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Childrearing Involves Not Just Assigning Duties but Instilling a Sense of Duty

Dec. 19 2017

In The Vanishing American Adult, the Nebraska senator Ben Sasse diagnoses a general cultural malaise besetting today’s young people, and attributes it primarily to changes in attitudes toward education and child-rearing. Sasse’s prescriptions for remedying this situation involve, above all, giving children duties. In his review, the rabbi and Jewish theologian Shalom Carmy—drawing on the writings of Søren Kierkegaard—examines just how religion fits into the book’s argument:

Sasse makes no secret of his Christian commitment. In The Vanishing American Adult, this comes out primarily in his advocacy of an Augustinian view of human nature: children do not become ethical adults without vigorous training. Sasse contrasts this view with the dominant philosophy of education traced (perhaps a bit too simplistically) to John Dewey.

This is right. But to my mind . . . young people need more than tasks, projects, and assignments. They need to see that duty has, [in Kierkegaard’s words], “eternal validity.”

Children may not understand all of this naturally. Duties are onerous, at least part of the time. Yet children can be taught, or rather brought to understand, that doing a task well and taking responsibility for it begets joy, even happiness, as some of Sasse’s illustrations show. We can teach, by precept and example, that this is the foundation for adulthood.

The relation of this moral sense to religion is complex. In Kierkegaard’s writings, [it] belongs to the ethical stage rather than the religious. But the ethical orientation is open to the religious. For Kierkegaard, the road from ethical responsibility to religion characteristically runs through guilt and repentance. There is a great deal of truth in this. But there is an affirmative side as well. Learning to take joy in God’s commandments, participating in acts of kindness, in prayer and thanksgiving, and in religious study, prepare young hearts to savor the “eternal validity” of duty’s adult demands. Those of us who know this indeed have something to be thankful for.

Read more at First Things

More about: Ben Sasse, Children, Education, Judaism, Kierkegaard, Religion & Holidays

 

How the U.S. Can Strike at Iran without Risking War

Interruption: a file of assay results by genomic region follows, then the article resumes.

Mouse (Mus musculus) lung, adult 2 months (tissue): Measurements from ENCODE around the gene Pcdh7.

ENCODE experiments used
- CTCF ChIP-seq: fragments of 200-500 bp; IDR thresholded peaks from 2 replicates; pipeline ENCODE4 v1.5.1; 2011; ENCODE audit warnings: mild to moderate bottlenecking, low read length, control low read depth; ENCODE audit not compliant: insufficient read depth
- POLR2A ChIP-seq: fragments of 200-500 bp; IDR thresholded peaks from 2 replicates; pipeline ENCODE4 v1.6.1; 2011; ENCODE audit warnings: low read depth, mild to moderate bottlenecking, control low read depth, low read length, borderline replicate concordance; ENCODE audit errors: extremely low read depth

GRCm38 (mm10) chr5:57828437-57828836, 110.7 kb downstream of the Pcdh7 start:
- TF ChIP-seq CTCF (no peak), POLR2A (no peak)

In his testimony before Congress on Tuesday, Michael Doran urged the U.S. to pursue a policy of rolling back Iranian influence in the Middle East, and explained how this can be accomplished. (Video of the testimony, along with the full text, are available at the link below.)

The United States . . . has indirect ways of striking at Iran—ways that do not risk drawing the United States into a quagmire. The easiest of these is to support allies who are already in the fight. . . . In contrast to the United States, Israel is already engaged in military operations whose stated goal is to drive Iran from Syria. We should therefore ask ourselves what actions we might take to strengthen Israel’s hand. Militarily, these might include, on the passive end of the spectrum, positioning our forces so as to deter Russian counterattacks against Israel. On the [more active] end, they might include arming and training Syrian forces to engage in operations against Iran and its proxies—much as we armed the mujahedin in Afghanistan in the 1980s.

Diplomatically, the United States might associate itself much more directly with the red lines that Israel has announced regarding the Iranian presence in Syria. Israel has, for example, called for pushing Iran and its proxies away from its border on the Golan Heights. Who is prepared to say that Washington has done all in its power to demonstrate to Moscow that it fully supports this goal? In short, a policy of greater coordination with Jerusalem is both possible and desirable.

In Yemen, too, greater coordination with Saudi Arabia is worth pursuing. . . . In Lebanon and Iraq, conditions will not support a hard rollback policy. In these countries the goal should be to shift the policy away from a modus vivendi [with Iran] and in the direction of containment. In Iraq, the priority, of course, is the dismantling of the militia infrastructure that the Iranians have built. In Lebanon, [it should be] using sanctions to force the Lebanese banking sector to choose between doing business with Hizballah and Iran and doing business with the United States and its financial institutions. . . .

Iran will not take a coercive American policy sitting down. It will strike back—and it will do so cleverly. . . . It almost goes without saying that the United States should begin working with its allies now to develop contingency plans for countering the tactics [Tehran is likely to use]. I say “almost” because I know from experience in the White House that contingency planning is something we extol much more than we conduct. As obvious as these tactics [against us] are, they have often taken Western decision makers by surprise, and they have proved effective in wearing down Western resolve.

Read more at Hudson

More about: Iran, Israeli Security, Lebanon, Saudi Arabia, Syria, U.S. Foreign policy, Yemen